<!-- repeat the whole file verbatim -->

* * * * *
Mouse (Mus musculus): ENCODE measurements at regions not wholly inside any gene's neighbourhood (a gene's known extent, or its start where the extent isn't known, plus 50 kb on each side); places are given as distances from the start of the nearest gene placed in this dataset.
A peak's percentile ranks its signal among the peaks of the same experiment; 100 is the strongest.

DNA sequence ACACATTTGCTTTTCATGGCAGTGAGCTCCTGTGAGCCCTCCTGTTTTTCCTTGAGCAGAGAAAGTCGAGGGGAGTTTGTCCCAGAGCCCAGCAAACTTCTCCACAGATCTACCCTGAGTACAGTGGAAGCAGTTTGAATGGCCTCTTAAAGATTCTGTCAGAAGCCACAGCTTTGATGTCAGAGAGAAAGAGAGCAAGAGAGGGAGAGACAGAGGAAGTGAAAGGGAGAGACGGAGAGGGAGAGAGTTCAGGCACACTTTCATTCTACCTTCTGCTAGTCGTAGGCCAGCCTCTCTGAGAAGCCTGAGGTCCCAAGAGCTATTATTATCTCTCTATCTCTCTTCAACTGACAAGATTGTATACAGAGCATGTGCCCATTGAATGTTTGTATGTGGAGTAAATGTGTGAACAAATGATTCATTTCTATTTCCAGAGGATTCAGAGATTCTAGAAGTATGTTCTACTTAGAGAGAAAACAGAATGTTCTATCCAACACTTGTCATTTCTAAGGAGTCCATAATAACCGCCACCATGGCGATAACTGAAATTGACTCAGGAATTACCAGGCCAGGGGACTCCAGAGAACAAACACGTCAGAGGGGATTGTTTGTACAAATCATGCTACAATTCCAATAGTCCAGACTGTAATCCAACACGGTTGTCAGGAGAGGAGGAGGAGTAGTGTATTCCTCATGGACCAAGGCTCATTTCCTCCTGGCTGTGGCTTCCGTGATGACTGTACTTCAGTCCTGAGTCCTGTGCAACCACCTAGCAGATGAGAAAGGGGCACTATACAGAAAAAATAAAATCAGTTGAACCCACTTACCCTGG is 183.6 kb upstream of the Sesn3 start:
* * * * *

Mouse (Mus musculus): ENCODE measurements at regions not wholly inside any gene's neighbourhood (a gene's known extent, or its start where the extent isn't known, plus 50 kb on each side); places are given as distances from the start of the nearest gene placed in this dataset.
A peak's percentile ranks its signal among the peaks of the same experiment; 100 is the strongest.

DNA sequence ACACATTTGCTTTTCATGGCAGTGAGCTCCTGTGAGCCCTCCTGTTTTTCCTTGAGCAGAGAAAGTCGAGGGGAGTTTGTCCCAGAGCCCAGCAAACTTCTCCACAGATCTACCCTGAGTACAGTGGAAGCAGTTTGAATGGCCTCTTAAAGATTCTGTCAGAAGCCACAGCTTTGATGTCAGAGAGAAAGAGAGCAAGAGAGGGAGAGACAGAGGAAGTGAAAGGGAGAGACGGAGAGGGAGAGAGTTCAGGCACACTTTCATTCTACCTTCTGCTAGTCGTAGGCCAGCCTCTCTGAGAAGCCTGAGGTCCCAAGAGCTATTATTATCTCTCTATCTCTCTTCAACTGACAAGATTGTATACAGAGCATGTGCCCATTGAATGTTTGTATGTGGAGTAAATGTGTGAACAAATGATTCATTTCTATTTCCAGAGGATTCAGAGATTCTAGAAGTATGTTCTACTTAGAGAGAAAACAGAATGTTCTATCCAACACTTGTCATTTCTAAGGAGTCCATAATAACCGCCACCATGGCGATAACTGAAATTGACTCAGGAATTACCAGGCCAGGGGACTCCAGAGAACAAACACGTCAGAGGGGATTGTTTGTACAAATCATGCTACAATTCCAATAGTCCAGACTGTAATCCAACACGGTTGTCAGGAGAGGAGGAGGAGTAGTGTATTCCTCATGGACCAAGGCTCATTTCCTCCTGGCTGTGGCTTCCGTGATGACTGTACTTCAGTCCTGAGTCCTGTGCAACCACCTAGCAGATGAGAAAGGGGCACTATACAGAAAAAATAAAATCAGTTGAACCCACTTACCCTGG is 183.6 kb upstream of the Sesn3 start: